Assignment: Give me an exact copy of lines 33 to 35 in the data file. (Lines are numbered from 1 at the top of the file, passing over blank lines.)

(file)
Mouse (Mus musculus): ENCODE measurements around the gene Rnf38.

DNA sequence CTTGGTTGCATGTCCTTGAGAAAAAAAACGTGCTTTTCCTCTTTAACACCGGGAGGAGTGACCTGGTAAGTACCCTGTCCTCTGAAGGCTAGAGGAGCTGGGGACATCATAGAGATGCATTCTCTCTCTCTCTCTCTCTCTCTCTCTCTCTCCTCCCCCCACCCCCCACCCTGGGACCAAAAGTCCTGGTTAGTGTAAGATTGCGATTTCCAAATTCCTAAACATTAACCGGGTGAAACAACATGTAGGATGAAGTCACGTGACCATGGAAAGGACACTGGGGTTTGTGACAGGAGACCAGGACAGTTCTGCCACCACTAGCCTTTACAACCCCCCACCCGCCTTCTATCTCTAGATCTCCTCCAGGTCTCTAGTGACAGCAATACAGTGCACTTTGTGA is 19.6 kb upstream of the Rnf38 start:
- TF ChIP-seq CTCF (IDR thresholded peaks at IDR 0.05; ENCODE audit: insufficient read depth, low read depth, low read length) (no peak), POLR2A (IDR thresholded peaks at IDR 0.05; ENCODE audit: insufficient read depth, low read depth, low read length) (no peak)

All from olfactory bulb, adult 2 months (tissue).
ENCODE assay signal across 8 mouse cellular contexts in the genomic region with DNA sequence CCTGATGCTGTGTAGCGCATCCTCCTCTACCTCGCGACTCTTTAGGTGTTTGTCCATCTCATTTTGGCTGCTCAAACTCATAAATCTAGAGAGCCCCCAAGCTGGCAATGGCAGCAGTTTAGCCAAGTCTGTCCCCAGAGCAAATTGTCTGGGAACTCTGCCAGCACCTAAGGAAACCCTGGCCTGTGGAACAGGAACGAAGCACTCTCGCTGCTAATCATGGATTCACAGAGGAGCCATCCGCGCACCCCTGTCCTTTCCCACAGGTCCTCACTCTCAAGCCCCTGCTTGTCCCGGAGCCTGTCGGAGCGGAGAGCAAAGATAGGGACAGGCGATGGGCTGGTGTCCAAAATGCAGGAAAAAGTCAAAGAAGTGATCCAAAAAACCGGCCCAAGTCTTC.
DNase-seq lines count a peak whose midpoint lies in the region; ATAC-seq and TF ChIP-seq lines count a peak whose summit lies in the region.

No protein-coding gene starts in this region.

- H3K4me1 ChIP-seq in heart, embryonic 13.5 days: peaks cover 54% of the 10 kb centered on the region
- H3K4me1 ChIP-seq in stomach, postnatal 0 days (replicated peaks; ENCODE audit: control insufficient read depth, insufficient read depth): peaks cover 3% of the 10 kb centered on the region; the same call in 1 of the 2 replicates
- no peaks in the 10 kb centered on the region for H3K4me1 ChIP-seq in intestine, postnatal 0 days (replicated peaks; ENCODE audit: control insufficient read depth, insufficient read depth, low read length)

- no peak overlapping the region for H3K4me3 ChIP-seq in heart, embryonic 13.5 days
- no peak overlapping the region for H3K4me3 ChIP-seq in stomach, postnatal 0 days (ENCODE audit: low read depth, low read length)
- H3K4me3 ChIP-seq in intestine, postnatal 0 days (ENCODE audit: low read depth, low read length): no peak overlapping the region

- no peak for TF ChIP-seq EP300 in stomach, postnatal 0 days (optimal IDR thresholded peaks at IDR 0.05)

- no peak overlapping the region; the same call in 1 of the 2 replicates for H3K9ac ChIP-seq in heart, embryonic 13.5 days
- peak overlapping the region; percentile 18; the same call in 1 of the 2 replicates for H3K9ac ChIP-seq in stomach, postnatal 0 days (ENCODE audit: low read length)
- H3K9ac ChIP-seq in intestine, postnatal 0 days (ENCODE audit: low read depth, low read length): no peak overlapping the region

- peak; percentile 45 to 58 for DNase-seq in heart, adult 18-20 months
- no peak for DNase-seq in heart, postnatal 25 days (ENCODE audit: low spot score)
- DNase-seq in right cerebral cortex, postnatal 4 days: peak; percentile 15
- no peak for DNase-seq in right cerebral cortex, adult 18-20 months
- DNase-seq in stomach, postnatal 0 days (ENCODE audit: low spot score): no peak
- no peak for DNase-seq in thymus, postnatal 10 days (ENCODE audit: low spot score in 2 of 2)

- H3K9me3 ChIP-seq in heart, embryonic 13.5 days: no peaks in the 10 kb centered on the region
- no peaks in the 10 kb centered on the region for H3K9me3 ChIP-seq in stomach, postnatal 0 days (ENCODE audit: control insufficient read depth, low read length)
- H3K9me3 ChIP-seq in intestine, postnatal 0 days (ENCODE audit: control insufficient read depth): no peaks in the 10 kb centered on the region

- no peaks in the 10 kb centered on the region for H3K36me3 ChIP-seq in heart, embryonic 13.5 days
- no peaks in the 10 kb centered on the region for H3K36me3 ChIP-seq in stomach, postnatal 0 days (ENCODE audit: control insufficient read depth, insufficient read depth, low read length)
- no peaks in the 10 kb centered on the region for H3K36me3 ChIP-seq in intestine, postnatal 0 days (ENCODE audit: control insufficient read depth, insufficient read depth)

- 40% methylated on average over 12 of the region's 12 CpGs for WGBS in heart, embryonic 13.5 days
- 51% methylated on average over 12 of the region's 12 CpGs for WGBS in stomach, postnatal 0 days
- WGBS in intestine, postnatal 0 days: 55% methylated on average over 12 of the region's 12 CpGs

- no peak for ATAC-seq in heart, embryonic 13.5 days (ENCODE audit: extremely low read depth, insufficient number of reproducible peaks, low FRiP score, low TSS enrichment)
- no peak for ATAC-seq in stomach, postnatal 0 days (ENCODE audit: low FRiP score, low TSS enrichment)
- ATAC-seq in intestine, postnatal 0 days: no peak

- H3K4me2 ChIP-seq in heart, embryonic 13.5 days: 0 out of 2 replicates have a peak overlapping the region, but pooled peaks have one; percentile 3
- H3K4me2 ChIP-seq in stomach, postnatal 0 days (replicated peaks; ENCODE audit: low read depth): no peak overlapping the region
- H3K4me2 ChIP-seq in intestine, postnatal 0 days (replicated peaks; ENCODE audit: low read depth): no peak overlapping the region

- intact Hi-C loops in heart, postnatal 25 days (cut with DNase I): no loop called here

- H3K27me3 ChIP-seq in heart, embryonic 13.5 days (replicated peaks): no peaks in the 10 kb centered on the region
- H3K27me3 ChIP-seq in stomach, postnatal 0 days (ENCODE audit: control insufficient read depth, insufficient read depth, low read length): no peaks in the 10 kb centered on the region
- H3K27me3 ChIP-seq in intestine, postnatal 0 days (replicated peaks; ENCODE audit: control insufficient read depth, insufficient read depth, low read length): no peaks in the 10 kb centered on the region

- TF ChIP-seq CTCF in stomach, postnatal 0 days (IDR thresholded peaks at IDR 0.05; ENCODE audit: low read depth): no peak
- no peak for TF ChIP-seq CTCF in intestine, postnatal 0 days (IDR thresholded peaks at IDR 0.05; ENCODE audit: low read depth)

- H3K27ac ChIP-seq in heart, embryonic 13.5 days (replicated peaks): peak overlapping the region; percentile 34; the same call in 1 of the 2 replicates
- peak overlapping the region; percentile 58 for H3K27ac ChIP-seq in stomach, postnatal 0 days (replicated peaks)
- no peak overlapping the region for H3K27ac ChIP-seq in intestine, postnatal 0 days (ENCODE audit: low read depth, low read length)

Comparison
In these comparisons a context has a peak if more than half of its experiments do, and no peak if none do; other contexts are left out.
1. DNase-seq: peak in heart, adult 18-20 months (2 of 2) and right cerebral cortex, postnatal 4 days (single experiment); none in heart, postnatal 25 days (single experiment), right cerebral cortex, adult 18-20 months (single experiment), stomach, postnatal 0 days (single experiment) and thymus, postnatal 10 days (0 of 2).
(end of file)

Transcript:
- no peak for ATAC-seq in heart, embryonic 13.5 days (ENCODE audit: extremely low read depth, insufficient number of reproducible peaks, low FRiP score, low TSS enrichment)
- no peak for ATAC-seq in stomach, postnatal 0 days (ENCODE audit: low FRiP score, low TSS enrichment)
- ATAC-seq in intestine, postnatal 0 days: no peak